Hamilton Herald Masthead


Front Page - Friday, October 22, 2021

Dyer finally gets her view from top of ladder

Hallie Dyer is a new associate with Duncan, Hatcher, Holland & Fleenor in Chattanooga. She comes to the firm from Knoxville, where she graduated from the UT College of Law. - Photo by David Laprad | Hamilton County Herald

Attorney Hallie Dyer says she’s held every role one might find in a typical law office at least once.

Reared in McMinnville, Dyer’s long, slow climb up the ladder of the legal profession began when Dan Warlick, the late Nashville attorney who assisted in Elvis’ death investigation, plucked her from obscurity to work in his office.

Dyer had performed as a witness for the high school mock trial team at The Webb School in Bell Buckle and taken a law class at Birmingham-Southern College in Alabama, but the legal profession was not on her radar when Warlick snapped her up.

Not knowing she’d stepped on the first rung of a tall ladder, Dyer left to teach at a bilingual school in Honduras.

She was still there when Warlick called her and asked her to temporarily fill in for his office manager, who was going to be on maternity leave.

Dyer agreed and then stepped from the second to the third rung when Warlick unceremoniously began assigning her paralegal tasks, including work on a federal criminal case.

Contributing to the case was exciting, she says, and her interactions with the client intrigued her.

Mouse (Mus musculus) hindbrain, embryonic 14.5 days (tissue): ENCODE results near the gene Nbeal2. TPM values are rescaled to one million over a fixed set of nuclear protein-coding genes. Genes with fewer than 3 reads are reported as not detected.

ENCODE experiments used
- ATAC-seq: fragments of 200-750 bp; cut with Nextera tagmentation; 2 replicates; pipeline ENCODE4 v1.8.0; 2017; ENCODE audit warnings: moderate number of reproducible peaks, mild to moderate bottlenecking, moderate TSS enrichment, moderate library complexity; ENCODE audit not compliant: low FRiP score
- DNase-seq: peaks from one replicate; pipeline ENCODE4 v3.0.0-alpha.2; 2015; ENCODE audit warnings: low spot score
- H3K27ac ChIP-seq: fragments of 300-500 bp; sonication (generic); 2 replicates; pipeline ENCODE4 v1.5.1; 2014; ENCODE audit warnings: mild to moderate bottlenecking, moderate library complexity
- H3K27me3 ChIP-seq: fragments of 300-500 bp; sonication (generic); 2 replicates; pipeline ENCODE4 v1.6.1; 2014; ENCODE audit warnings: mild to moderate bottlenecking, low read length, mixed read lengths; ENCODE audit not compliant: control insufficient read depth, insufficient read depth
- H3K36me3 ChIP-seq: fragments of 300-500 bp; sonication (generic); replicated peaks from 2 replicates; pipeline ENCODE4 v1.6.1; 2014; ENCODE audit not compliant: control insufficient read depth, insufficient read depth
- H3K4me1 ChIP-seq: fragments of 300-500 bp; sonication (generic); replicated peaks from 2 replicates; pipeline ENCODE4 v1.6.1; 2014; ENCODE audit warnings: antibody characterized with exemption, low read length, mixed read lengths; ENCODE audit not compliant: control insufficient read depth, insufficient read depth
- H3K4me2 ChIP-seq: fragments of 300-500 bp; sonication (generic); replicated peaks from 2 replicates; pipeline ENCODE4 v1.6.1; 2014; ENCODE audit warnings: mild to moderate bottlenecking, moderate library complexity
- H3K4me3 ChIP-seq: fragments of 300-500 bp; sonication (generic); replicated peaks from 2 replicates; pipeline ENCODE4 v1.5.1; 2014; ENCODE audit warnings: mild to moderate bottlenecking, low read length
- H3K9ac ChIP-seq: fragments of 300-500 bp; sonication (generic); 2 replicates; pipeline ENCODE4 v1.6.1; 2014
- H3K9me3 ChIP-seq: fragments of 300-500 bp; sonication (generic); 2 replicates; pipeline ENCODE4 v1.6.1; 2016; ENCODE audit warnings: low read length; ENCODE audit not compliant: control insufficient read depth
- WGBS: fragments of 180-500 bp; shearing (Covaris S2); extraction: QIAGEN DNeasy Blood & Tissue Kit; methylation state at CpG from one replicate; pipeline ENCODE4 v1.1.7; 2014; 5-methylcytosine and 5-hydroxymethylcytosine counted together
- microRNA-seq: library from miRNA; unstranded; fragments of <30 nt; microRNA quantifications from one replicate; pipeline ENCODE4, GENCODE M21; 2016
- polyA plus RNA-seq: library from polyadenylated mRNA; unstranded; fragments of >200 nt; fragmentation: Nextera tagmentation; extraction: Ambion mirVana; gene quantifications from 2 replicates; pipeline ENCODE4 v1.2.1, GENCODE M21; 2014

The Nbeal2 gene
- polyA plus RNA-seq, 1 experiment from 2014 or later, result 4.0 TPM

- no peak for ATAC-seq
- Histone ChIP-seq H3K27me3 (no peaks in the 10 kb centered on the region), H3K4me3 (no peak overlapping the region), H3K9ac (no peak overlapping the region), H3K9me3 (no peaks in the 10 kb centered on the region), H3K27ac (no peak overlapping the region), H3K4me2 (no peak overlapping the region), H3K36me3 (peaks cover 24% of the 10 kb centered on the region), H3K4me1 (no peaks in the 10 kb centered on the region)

“I know this is rare, and everyone says this about their client, but the guy was totally innocent,” she claims, her eyes brightening. “He really was.”

The client was a real estate closing attorney and a property investor Dyer insists made mistakes while managing the sale of investment properties.

“It was the coolest case,” she recalls. “I was 24, and I was sitting at a table in a big federal courtroom with an attorney on one side of me and the client on the other. It spoiled me for the everyday work I’d been doing.”

Although the case hooked Dyer, she says she fought climbing higher up the ladder.

“My boss kept telling me I needed to go to law school. He said my brain works like an attorney’s brain. But I knew it would be hard.

“People come to you all day, every day with their problems, and even though you have a stack of problems on your desk, they have only one problem, and you’re their only lawyer. I knew it would be stressful, so I resisted.”

But Warlick didn’t relent. Dyer says he continued to encourage her to think critically about the cases on which she was working and gave her legal knots that were difficult – but not impossible – to untangle.

Eventually, Dyer realized she wanted to be doing what Warlick was doing.

“I wanted to be the one who talked to the jury,” she says. “I wanted to be the one who disappeared into a room to talk with the other attorney or who was called into the judge’s chambers.”

Dyer also found criminal cases to be delicious assignments – perhaps too delicious in some cases, she admits.